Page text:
“If I have an issue with him, I tell him to his face,” she continued. “I work out my differences, ideally, behind closed doors.”
But the suggestion that McSally’s fealty to Trump isn’t genuine is damning criticism in the Trump era.
“Being inauthentic is the worst thing you can be in politics today,” one former Trump administration official unimpressed with McSally told BuzzFeed News.
The value of McSally’s embrace of Trump is dependent on a certain theory of the midterms: that, as one Republican involved in many Senate races, put it, “The way that we win in ’18 is by getting that ’16 Trump voter motivated to turn out.” McSally’s Trump embrace might cost her votes in the Phoenix suburbs, the strategist said, but it’s a trade that would be worth it if a presidential-year electorate turned out to support her in November. But some Republicans worry that McSally’s Trumpism will not be sufficient to motivate those voters to show up.
Other Republicans worry it’s not Trump who has defined the terms of the race, but rather Sinema, who has so far skated through the campaign unscathed while Republicans duke it out among themselves. She has made the most of the Republican primary, running positive, biographical spots creating an image that Arizona Republicans, when freed to speak anonymously, have described as practically perfect.
Amid the Republican slugfest, “Kyrsten’s been entirely positive. She cares about vets and seniors and puppies probably,” said the Republican strategist with Arizona experience. And the coming fight with Sinema has loomed large for Republican primary voters.
“There’s a real conflict, though, I find, with a lot of my Republican activists who feel more ideologically in tune with Ms. Ward, and yet believe McSally is more likely to be able to survive and win,” Rep. David Schweikert, a Republican who has been out door-knocking for his own (basically uncontested) primary, told BuzzFeed News.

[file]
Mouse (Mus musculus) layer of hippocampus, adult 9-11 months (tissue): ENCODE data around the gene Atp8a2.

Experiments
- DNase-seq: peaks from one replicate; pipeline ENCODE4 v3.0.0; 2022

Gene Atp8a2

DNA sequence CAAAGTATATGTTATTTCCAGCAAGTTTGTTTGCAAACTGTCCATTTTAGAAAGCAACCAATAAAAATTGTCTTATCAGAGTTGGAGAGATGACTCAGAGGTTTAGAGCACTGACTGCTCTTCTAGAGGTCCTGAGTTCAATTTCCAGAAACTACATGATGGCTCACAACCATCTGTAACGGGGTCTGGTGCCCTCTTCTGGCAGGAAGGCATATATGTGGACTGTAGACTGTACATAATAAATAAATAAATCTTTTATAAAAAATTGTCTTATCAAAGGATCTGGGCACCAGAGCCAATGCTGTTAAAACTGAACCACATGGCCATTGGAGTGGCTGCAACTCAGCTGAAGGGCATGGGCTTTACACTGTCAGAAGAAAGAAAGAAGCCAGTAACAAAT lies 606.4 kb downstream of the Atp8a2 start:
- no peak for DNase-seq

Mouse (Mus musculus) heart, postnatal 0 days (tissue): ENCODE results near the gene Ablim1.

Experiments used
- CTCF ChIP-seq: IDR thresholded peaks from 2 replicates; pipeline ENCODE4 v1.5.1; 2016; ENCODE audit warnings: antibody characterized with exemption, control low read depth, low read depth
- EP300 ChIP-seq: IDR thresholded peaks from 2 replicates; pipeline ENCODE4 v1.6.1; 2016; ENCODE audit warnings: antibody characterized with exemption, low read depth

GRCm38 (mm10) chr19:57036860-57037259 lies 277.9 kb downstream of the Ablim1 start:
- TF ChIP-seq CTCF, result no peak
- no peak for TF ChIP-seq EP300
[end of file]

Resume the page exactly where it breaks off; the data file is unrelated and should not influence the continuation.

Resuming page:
“A lot of primaries often go pure ideological,” Schweikert said. “But Sinema went up so early and so big, that she became a known quantity to the political class. So they know, so I think there’s this understanding there’s a big-time Democrat out there that has to be beat.”
“I think there’s this understanding there’s a big-time Democrat out there that has to be beat.”
It’s a calculation many Republicans must make this year. They control the Senate by a two-vote majority and are favored to pick up seats in the fall, but the national political winds are not blowing their way.
For years, Democrats have made a big show of contesting Arizona, sensing an opportunity in the state’s growing Hispanic population and rapidly shifting demographics, but they’ve so far been unsuccessful. This year, Democrats see Trump’s immigration policies providing an even greater opening.
Republicans are concerned Democrats’ efforts this year could create a bigger problem in 2020.
“I would call it almost spring training for the Democrats,” said Chuck Warren, a Republican consultant who does work in Arizona.
Some Arizona Republicans see the looming contrast with Sinema as McSally’s greatest asset.
“A lot of the times in the general election it’s no longer about the candidates you want, but about the candidate you don’t want,” said Constantin Querard, a GOP strategist in the state. “In a general, the Republican message will be, ‘We have to stop Kyrsten Sinema,’ and Martha McSally will be the only vehicle to do that.”
McSally sharply turned her attention to the general election Thursday with an ad emphasizing her military service after 9/11 and blasting Sinema for protesting the war "in a pink tutu."
Before getting to November, though, McSally still needs to pull through Tuesday. In the final weeks of the primary, Red and Gold, a Democratic super PAC, has spent almost $1 million on ads attacking her. McSally and her allies launched a vigorous counterattack, leaving some Republicans in the state confused — why was she still spending resources on a primary she seemed certain to win?
“We had to punch back,” McSally said. “We’ve done that. We’re going to be the nominee.”
Trump won in Arizona in 2016 by 3.5 points. An earlier version of this story misstated his margin of victory.